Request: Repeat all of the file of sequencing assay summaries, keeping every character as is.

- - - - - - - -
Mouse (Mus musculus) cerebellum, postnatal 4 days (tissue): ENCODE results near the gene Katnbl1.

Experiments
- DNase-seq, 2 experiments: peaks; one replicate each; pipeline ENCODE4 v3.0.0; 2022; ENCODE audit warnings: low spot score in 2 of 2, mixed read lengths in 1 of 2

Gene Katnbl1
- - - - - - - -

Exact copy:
Mouse (Mus musculus) cerebellum, postnatal 4 days (tissue): ENCODE results near the gene Katnbl1.

Experiments
- DNase-seq, 2 experiments: peaks; one replicate each; pipeline ENCODE4 v3.0.0; 2022; ENCODE audit warnings: low spot score in 2 of 2, mixed read lengths in 1 of 2

Gene Katnbl1